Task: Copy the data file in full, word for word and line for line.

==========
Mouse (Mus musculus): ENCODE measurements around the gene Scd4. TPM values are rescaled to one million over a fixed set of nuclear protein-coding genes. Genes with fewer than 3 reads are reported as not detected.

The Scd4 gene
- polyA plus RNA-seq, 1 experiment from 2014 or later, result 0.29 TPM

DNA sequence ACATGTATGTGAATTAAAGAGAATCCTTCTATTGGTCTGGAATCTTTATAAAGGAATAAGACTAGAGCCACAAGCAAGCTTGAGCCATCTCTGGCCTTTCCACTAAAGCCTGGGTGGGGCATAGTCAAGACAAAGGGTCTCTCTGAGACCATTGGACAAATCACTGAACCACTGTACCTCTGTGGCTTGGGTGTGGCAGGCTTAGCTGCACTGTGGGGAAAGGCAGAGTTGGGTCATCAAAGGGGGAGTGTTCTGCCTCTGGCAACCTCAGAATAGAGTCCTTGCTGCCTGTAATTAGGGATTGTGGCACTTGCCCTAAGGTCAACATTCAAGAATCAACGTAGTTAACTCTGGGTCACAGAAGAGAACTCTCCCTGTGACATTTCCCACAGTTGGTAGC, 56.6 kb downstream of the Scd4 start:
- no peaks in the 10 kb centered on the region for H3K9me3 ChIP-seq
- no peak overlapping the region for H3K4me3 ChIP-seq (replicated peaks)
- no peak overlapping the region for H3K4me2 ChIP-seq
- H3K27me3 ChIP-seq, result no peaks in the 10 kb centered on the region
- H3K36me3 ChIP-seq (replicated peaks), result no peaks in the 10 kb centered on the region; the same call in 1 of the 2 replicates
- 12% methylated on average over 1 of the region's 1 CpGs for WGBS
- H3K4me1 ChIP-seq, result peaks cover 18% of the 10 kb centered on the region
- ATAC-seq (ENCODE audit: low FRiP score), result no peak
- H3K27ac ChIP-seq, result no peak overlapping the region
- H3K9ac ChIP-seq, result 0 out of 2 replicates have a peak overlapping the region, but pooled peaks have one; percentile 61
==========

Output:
Mouse (Mus musculus): ENCODE measurements around the gene Scd4. TPM values are rescaled to one million over a fixed set of nuclear protein-coding genes. Genes with fewer than 3 reads are reported as not detected.

The Scd4 gene
- polyA plus RNA-seq, 1 experiment from 2014 or later, result 0.29 TPM

DNA sequence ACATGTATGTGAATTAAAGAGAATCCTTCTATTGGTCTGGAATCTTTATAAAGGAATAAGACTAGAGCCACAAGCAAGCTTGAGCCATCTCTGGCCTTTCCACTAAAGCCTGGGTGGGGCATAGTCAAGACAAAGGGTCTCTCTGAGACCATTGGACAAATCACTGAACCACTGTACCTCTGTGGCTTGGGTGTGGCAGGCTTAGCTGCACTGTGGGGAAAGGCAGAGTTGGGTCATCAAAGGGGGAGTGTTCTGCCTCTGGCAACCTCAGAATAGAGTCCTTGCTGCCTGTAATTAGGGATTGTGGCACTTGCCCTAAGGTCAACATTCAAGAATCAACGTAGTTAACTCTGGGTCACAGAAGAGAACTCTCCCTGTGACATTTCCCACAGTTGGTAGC, 56.6 kb downstream of the Scd4 start:
- no peaks in the 10 kb centered on the region for H3K9me3 ChIP-seq
- no peak overlapping the region for H3K4me3 ChIP-seq (replicated peaks)
- no peak overlapping the region for H3K4me2 ChIP-seq
- H3K27me3 ChIP-seq, result no peaks in the 10 kb centered on the region
- H3K36me3 ChIP-seq (replicated peaks), result no peaks in the 10 kb centered on the region; the same call in 1 of the 2 replicates
- 12% methylated on average over 1 of the region's 1 CpGs for WGBS
- H3K4me1 ChIP-seq, result peaks cover 18% of the 10 kb centered on the region
- ATAC-seq (ENCODE audit: low FRiP score), result no peak
- H3K27ac ChIP-seq, result no peak overlapping the region
- H3K9ac ChIP-seq, result 0 out of 2 replicates have a peak overlapping the region, but pooled peaks have one; percentile 61